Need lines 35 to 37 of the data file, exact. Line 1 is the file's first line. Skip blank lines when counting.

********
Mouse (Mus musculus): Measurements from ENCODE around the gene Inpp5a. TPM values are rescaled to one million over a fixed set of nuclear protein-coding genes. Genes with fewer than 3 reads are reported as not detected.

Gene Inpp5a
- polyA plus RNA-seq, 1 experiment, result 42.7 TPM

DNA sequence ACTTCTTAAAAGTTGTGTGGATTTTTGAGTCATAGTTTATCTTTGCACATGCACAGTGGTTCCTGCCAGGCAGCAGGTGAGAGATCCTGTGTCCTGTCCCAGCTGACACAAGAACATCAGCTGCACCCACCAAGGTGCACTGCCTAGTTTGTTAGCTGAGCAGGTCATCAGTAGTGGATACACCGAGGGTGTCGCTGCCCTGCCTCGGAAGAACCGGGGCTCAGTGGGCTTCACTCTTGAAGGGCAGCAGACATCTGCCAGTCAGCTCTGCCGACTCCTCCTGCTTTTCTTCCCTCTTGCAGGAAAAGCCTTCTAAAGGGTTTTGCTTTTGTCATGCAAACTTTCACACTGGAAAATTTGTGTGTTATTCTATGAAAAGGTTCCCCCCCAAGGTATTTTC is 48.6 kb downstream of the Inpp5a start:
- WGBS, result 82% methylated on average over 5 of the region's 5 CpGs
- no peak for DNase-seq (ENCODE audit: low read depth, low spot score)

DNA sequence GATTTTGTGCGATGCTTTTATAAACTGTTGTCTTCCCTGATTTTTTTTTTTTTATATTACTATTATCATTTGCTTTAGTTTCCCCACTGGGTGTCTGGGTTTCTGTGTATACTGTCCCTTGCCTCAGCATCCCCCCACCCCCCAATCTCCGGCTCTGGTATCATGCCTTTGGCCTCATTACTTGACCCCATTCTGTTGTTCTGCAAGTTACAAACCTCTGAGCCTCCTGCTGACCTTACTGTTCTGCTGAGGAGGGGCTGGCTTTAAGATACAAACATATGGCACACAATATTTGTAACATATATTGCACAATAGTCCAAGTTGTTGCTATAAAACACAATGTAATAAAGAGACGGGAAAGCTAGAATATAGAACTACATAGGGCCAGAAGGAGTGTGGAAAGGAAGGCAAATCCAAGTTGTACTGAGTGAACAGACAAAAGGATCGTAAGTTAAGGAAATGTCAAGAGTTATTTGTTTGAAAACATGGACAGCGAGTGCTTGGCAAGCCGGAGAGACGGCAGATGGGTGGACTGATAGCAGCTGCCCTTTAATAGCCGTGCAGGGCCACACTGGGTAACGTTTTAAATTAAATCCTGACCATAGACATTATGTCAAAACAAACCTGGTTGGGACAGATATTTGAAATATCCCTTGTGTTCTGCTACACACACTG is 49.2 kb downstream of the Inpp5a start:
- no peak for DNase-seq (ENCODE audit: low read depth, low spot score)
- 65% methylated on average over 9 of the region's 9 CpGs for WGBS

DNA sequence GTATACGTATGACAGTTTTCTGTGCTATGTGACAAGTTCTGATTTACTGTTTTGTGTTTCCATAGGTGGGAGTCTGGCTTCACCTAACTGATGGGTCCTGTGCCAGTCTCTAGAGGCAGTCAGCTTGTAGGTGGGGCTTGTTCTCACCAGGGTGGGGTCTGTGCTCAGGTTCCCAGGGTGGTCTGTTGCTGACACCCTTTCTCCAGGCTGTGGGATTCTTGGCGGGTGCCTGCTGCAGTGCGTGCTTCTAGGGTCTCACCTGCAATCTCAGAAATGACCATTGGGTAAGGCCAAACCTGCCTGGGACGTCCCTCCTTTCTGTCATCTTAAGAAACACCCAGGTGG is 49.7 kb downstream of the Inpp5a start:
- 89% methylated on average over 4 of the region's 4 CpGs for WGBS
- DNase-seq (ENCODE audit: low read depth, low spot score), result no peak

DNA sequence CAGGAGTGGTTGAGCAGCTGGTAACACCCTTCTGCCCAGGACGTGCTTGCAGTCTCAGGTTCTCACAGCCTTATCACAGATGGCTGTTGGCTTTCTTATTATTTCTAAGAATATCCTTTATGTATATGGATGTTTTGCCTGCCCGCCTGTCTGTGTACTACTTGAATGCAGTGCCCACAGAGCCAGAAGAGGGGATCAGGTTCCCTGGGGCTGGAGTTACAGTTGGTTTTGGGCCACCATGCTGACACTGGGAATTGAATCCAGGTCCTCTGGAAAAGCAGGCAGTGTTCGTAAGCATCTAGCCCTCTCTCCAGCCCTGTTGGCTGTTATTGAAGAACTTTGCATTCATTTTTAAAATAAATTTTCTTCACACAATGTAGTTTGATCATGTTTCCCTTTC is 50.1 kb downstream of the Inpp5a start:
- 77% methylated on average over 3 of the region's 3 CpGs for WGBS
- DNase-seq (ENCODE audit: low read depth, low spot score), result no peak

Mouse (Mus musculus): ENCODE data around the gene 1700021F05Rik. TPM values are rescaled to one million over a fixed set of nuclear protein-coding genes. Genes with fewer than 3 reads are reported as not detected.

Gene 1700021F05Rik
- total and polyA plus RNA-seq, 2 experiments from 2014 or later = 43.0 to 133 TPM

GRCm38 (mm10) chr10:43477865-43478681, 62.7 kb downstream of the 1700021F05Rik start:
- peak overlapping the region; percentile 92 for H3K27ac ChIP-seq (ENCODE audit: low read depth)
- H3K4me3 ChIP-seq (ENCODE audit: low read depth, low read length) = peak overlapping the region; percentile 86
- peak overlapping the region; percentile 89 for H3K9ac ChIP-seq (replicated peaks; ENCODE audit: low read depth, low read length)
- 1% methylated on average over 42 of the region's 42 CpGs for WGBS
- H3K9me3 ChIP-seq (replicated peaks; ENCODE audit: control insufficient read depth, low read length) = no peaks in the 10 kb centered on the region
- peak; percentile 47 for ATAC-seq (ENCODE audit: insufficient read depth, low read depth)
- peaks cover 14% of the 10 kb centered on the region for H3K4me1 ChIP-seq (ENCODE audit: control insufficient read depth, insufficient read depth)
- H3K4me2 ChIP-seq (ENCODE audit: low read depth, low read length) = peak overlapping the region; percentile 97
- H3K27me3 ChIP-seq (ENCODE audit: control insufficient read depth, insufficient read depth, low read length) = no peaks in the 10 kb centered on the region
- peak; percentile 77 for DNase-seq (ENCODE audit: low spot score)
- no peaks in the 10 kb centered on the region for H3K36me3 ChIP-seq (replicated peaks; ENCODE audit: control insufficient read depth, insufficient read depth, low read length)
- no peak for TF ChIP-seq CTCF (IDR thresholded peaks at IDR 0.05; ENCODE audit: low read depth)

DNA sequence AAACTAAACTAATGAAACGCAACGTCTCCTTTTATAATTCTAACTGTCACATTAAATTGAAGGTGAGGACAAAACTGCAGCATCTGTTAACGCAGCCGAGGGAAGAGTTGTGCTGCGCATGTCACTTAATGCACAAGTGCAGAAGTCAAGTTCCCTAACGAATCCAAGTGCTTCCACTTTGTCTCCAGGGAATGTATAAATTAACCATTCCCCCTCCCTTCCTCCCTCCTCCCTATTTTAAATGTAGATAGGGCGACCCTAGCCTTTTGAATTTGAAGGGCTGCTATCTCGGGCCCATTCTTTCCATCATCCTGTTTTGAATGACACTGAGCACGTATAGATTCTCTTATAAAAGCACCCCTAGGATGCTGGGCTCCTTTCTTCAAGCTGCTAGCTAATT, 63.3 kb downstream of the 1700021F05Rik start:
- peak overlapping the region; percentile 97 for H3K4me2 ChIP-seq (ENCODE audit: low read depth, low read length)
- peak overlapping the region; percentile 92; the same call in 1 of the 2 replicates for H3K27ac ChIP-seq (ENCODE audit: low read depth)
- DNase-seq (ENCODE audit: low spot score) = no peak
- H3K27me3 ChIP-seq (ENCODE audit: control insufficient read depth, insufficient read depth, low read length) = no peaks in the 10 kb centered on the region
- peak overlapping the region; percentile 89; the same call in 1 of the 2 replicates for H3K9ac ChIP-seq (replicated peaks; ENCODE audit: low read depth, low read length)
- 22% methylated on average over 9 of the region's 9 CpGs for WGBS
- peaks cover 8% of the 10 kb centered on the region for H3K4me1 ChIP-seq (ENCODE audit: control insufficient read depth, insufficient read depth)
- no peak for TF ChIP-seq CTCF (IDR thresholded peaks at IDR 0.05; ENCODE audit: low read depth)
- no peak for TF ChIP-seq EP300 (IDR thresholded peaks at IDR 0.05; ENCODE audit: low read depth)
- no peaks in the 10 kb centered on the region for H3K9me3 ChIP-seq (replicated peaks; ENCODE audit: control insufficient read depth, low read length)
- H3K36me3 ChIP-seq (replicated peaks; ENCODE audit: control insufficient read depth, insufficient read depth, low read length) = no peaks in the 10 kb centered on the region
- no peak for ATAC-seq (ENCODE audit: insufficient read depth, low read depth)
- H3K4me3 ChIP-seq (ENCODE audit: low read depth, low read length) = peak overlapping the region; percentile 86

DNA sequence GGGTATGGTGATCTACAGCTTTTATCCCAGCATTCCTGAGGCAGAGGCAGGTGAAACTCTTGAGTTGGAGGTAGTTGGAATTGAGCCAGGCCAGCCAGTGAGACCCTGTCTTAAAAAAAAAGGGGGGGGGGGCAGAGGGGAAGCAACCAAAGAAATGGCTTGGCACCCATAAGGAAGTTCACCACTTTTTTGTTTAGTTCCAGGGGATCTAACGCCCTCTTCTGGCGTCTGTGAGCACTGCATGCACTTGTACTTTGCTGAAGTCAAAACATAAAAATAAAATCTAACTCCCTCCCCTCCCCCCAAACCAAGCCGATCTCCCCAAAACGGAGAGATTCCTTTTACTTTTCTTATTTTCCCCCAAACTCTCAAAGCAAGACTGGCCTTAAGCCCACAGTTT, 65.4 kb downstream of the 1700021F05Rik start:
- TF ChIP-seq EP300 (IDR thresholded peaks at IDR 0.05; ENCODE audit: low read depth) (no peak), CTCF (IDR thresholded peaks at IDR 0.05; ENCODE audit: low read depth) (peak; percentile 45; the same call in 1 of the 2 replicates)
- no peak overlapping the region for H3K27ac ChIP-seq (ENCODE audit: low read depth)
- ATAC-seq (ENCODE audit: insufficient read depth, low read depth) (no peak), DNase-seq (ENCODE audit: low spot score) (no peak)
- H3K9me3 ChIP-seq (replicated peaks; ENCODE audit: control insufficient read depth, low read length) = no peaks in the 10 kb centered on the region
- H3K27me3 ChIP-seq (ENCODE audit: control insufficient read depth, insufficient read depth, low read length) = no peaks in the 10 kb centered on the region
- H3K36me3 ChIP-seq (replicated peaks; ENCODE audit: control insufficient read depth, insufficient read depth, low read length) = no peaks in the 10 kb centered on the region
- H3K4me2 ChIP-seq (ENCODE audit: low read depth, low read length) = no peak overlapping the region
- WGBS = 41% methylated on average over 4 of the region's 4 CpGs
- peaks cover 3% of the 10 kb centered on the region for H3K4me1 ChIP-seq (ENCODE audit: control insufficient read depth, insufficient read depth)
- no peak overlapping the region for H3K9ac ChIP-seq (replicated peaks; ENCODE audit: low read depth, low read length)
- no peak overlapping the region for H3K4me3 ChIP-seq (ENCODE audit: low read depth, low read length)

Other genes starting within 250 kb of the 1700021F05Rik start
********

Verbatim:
- DNase-seq (ENCODE audit: low spot score) = no peak
- H3K27me3 ChIP-seq (ENCODE audit: control insufficient read depth, insufficient read depth, low read length) = no peaks in the 10 kb centered on the region
- peak overlapping the region; percentile 89; the same call in 1 of the 2 replicates for H3K9ac ChIP-seq (replicated peaks; ENCODE audit: low read depth, low read length)